37. 37. There is certainty that technology is driving change and that clients must adapt Enterprise Risks Enterprise Value Business Models Mental Models Bill showed how disruptive technologies impact mental models…. …and how leaders spend and make money Megan showed impact on growth, profits and enterprise value… This module is going to focus on risks and case study. Henry previewed how disruptive technologies impacts every industry Copyright: OpenMatters LLC
  38. 38. Does this approach connect with your view or risk? ? Copyright: OpenMatters LLC
  39. 39. Commercialization: 5 steps to Better Growth and Performance Strategy Finance Technology Operations Measurement Five steps to de-risk a business model Copyright: OpenMatters LLC
  40. 40. Exercise Goal Understand that the largest risk is not adapting to the certainty of digital disruption for a potential client Goal Key questions and exercises • Break into 4 groups to look at a real client: Joslin • Group Assignments: Build business models for the following • Work together to help define Joslin’s future strategy • Group 1: Finance • Group 2: Technology • Group 3: Operations • Group 4: Measurement Copyright: OpenMatters LLC
  41. 41. Exercise: Design the vision for Joslin none none $40M building $50M cash 27K patients 950 employees $80M in revenue $12M in losses The digital divide Today: Joslin Diabetes Center Vision: Joslin Way Copyright: OpenMatters LLC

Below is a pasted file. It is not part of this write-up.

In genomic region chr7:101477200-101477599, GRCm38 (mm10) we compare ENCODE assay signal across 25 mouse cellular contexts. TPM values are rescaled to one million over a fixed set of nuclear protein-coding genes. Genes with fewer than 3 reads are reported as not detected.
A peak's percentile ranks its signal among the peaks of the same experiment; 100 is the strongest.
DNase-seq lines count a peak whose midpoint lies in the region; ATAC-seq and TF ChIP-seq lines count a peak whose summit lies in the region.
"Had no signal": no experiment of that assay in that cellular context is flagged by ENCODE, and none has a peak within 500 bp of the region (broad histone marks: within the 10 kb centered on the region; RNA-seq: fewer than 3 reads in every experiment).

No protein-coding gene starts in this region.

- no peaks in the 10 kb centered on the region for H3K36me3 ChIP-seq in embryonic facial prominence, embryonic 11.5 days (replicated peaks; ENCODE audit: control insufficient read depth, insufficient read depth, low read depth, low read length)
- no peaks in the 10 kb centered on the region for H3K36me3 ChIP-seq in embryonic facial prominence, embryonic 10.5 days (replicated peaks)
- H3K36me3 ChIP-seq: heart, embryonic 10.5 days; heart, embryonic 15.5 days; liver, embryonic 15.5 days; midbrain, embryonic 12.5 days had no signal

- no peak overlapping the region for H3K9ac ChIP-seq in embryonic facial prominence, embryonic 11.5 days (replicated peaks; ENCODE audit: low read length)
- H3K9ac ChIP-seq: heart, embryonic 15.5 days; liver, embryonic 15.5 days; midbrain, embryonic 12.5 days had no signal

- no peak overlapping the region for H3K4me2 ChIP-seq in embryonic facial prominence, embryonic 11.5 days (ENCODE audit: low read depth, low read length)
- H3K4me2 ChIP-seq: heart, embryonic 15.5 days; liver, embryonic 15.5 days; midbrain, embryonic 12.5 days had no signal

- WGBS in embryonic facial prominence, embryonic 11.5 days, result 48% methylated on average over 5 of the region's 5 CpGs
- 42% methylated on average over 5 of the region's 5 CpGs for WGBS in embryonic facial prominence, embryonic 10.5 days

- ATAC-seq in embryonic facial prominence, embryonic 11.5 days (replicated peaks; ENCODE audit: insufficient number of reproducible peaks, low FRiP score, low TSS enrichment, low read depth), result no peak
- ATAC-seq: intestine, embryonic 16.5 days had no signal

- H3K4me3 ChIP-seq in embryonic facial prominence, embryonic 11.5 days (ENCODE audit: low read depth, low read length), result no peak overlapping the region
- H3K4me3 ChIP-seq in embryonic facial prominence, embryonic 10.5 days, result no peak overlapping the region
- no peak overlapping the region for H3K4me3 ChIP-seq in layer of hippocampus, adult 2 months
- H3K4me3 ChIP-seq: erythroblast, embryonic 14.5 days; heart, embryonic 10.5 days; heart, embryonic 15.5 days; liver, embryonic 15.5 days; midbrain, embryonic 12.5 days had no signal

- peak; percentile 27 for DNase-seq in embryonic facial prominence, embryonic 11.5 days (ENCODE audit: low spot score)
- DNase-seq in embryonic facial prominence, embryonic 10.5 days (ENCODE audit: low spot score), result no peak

42. 42. What steps should Josslin take in each area to realize this vision? Strategy Group 1: Finance Group 2: Technology Group 3: Operations Group 4: Measurement Gather executive team, do P/R exercise and envision organization as a digital organization Conduct a complete inventory of unmeasured, intangible assets and risks related to all ‘assets’ (tangible & intangible) Determine which technologies are necessary to monetize intangible assets and mitigate risks (e.g. reputation) Identify the right people and processes necessary to deliver a ‘digital first’ business model Measure and report outcomes of all initiatives and integrate non-traditional reporting KPI’s from digital efforts Copyright: OpenMatters LLC
  43. 43. Recommendations for Joslin Copyright: OpenMatters LLC
  44. 44. Agenda History 10:30 - noon Research 1-2:30 pm Application 3-4:30 pm Alignment 4:30 – 5:00 pm 2 3 4 5 Introduction 9-10:00 am1 The history of business models How business model leads to profit, growth, and value The five steps; Case study Who to talk to, what to say, what products to offer. Digital disruption; Forbes Research; our new PoV Copyright: OpenMatters LLC
  45. 45. Working session • We will split into four working groups, which will each tackle one of the following topics: 1. Who at the client do you target? 2. What does the client-facing lab look like? 3. How do we structure a strategy engagement? 4. How does this align with existing Deloitte services? • You will have 30 minutes to discuss and develop ideas within your working group • Each group will then read back out to the lab, ~10 minutes per topic • Last topic: which clients do we target (20 min) Copyright: OpenMatters LLC
  46. 46. List potential clients Copyright: OpenMatters LLC
  47. 47. What resources do you need to succeed with these clients? Copyright: OpenMatters LLC
  48. 48. Feedback on the day Copyright: OpenMatters LLC
  49. 49. Business Model Wars How the digital revolution is impacting long term performance and growth of all organizations A One Day Training Program for Deloitte Professionals 2014 and 2015